An informal name given to the antenatal ultrasound, usually performed in the first trimester, typically 12 weeks (in contrast to the later, typically 20 week scan, occasionally informally referred to as the anomaly scan).
In the first trimester, growth of embryo/fetus (embryo = 0-8 weeks; fetus >8 weeks), is largely unaffected by genetic factors allowing the presumed start of pregnancy, i.e. time of conception, to be retrospectively dated.
The estimated date of delivery (EDD) is then extrapolated from this. This is considered to be more reliable (but not infallible) than the woman's recollection of her last menstrual period. For instance, implantation bleeding may mimic a light period. The gestation may be vital in deciding subsequent management, e.g. if there is complications at the threshold of viability, or if a balance needs to be struck between early delivery and giving the baby more time in utero.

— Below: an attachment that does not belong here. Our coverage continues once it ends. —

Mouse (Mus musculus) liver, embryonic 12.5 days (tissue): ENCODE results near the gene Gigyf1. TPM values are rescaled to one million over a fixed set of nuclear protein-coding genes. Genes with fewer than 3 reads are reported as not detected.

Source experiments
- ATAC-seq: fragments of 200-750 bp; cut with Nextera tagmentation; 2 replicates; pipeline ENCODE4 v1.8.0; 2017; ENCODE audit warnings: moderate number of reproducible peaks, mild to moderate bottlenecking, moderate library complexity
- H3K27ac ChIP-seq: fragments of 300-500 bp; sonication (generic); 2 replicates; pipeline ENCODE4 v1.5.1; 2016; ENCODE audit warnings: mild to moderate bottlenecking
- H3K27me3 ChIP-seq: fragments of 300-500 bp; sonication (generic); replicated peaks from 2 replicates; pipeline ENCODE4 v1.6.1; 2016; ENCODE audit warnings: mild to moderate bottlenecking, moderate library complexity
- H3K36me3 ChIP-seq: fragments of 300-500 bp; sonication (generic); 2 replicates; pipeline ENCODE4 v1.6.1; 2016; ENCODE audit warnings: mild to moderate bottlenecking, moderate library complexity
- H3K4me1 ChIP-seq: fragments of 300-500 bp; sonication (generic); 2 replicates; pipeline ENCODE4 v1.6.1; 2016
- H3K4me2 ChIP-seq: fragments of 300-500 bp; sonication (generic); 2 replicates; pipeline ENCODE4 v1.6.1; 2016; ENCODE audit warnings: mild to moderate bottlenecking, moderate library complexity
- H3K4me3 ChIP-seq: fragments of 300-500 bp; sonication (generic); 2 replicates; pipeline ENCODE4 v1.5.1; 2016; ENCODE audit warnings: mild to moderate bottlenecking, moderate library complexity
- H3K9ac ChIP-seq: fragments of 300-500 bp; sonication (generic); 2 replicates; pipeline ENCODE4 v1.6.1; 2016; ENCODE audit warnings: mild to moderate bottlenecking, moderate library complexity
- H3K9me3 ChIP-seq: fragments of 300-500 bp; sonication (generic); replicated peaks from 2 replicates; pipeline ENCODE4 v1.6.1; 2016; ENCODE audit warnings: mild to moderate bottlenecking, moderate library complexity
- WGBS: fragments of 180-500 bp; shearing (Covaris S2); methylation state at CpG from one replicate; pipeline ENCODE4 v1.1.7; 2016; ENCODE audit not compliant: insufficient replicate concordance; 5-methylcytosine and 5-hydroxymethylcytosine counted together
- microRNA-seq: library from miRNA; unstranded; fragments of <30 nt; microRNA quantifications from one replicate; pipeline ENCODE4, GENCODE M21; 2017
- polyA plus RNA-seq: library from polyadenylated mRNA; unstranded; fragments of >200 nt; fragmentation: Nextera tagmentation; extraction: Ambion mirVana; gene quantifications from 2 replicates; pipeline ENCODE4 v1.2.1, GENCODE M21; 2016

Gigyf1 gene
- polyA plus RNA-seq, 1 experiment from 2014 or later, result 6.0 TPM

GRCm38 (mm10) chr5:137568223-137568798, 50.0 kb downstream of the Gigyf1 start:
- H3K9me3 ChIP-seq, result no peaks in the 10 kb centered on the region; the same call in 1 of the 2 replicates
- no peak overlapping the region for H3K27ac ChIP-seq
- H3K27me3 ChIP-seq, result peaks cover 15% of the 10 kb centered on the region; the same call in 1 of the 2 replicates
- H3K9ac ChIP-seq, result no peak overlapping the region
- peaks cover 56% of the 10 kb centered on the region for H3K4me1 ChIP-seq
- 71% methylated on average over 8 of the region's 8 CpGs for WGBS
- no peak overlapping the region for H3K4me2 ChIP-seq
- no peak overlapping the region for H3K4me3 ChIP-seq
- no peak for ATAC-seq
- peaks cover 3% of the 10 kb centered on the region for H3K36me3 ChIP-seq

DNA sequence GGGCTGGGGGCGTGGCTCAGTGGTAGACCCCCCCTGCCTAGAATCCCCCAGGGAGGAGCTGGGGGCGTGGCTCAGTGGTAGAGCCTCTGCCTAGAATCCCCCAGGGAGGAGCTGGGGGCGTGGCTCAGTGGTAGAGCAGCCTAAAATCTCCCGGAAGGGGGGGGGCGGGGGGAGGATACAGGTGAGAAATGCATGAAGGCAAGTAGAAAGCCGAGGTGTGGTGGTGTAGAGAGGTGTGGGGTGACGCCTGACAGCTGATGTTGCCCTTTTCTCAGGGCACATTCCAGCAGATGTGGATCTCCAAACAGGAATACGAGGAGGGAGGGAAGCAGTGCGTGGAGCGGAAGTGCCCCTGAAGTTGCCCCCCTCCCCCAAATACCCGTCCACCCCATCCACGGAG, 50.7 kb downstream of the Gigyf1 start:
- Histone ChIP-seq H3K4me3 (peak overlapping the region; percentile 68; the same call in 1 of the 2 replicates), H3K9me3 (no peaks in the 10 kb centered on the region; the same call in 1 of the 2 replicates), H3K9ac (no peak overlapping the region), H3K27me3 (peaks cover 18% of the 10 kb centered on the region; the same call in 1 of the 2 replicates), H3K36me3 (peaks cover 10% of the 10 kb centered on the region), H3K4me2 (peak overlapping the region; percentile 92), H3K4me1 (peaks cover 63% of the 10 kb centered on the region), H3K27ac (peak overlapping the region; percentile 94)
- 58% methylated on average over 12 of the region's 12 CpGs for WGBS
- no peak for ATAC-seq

Aside from dating, it can identify:
- Molar pregnancy
- Ectopic/heterotopic pregnancy (though these typically declare themselves earlier)
- Nuchal translucency (as part of assessment of risk of Down's syndrome)
- Multiple pregnancies (chorionicity is more easily determined at this stage and in monochorionicity, complications such as twin-to-twin transfusion can be monitored more closely)
- Placental abnormalties, e.g. placenta accreta
- Some anomalies that would benefit from earlier diagnosis (e.g. anecephaly and conjoint twins)